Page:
“For us it is really about the future of alternative drives: change is coming and we want to find the best solutions,” Liebherr spokeswoman Anja Merker told ENR. For jobsites found in denser urban areas, electric machines offer a quieter and cleaner alternative. The ETM drum mixer reflects this shift, with its less noisy electric drum drive mounted on a MAN chassis. Liebherr also plans to offer an electric-powered stationary concrete pump for high-rise projects.

German officials sparked a broader and even Europe-wide rethink of fossil-fuels last year, as cities including Stuttgart—home to automakers Daimler and Porsche—and Hamburg enacted bans on diesel automobiles. Even industrial clients are thinking about alternative drive trains, Merker says, and Liebherr wants to get out in front. They are not the only equipment manufacturers to do so. Also possibly taking a page from Volvo, Sweden-based Scania showed off a hybrid mixer at Bauma, with the mixer running on electricity and the truck on compressed natural gas.

Terex Explains Sale of Demag Crane Unit

Some of the bigger splashes at Bauma were just companies seeking to reassure customers about the state of their business. Equipment manufacturing giant Terex took the stage at the trade show to clarify the terms of its announced sale of its Demag cranes to Japan-based Tadano.

“Demag has been with us twenty-plus years,” says John Garrison, CEO and president of Terex. But after considering how it would fit into a broader realignment taking place across Terex’s businesses, “we came to the conclusion, there’s incredibly strong industrial logic to combine it with Tadano,” he says.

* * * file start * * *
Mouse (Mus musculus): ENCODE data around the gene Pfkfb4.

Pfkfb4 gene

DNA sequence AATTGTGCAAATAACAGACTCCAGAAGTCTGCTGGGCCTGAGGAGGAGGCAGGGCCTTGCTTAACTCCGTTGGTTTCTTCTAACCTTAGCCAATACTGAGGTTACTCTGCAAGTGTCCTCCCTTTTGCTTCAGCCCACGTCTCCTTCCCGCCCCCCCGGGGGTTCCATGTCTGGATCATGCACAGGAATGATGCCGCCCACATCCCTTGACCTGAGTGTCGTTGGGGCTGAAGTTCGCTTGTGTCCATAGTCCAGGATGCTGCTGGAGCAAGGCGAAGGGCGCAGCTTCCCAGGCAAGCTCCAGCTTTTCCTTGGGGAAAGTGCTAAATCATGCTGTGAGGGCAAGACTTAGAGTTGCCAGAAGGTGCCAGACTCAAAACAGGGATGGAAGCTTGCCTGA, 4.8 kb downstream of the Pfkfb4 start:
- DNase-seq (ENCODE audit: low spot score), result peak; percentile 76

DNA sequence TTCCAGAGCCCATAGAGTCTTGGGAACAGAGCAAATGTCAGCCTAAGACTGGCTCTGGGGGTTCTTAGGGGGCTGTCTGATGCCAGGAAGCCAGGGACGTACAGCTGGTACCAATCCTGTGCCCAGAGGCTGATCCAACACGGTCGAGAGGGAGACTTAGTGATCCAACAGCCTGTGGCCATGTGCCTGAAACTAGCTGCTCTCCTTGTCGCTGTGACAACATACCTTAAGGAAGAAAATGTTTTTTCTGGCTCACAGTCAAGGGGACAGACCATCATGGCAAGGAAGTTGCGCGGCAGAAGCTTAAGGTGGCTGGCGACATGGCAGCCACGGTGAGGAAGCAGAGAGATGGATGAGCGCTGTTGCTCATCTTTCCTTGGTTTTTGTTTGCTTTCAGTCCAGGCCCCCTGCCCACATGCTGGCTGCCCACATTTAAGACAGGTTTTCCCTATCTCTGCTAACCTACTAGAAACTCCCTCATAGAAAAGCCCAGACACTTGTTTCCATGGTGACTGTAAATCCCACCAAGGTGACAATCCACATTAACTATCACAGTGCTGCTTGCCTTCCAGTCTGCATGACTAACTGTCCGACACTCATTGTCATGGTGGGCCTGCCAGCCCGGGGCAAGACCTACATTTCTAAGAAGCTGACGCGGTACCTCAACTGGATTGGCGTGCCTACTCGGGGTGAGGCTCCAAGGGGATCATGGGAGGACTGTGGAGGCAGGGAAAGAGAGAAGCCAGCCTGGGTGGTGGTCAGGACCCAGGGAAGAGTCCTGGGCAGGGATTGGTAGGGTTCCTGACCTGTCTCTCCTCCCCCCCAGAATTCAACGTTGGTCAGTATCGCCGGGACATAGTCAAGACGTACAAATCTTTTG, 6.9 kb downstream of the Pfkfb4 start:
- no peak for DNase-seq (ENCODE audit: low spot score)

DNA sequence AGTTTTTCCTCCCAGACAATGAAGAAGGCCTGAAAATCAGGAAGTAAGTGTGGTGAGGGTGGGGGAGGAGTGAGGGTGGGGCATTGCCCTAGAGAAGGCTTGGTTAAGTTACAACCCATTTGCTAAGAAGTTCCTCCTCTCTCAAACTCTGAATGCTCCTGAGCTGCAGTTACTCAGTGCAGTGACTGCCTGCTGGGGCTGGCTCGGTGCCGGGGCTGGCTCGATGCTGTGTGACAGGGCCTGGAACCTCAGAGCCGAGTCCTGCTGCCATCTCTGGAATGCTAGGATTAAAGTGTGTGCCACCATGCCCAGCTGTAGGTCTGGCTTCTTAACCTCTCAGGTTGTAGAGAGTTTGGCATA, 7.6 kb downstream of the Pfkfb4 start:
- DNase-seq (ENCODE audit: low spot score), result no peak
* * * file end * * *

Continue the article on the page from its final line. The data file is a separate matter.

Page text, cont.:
Garrison told ENR he expects the deal to close by midyear, clearing all regulatory hurdles. Terex is also ending production of cranes in North America, shuttering a manufacturing facility in Oklahoma City and ending product lines for rough terrain cranes, boom trucks and crossover cranes. Production of RT cranes and tower cranes will continue at its facilities in Italy, but there are no plans to resume production in the U.S. Despite the Demag deal, Garrison says there are no plans to sell off other major Terex brands such as Genie aerial work platforms.

3D-Printed Concrete Initiative Advances

German-based formwork giant Doka had a lot of offerings on display at the show, but the company also provided ENR new information about a partner firm focusing on 3D printing concrete. Contour Crafting, a private venture set up by the University of Southern California professor and engineer Behrokh Khoshnevis, is 30% owned by Doka and is nearing its first major project in the U.S., according to Werner Bittner, Contour Crafting board chairman.

The first job for the gantry-based 3D printer will consist of six concrete structures, each about 60 sq meters, to be built in a yet-to-be-named U.S. city on the West Coast. They will be built with the firm’s proprietary 3D concrete printers, which can print in spans of up to 40 m.

Once the buildings are complete, Doka’s corporate parent, Umdasch Group,  plans to purchase several of the concrete printers and launch a building printing-as-a-service venture, Bittner told ENR. Pricing has yet to be announced. Unlike other concrete 3D printers, the Contour Crafting system can print using standard concrete with only a mild admixture, and requires no formwork. “Only concrete is concrete,” Bittner told ENR.

By Jeff Rubenstone in Munich, with Michael Dumiak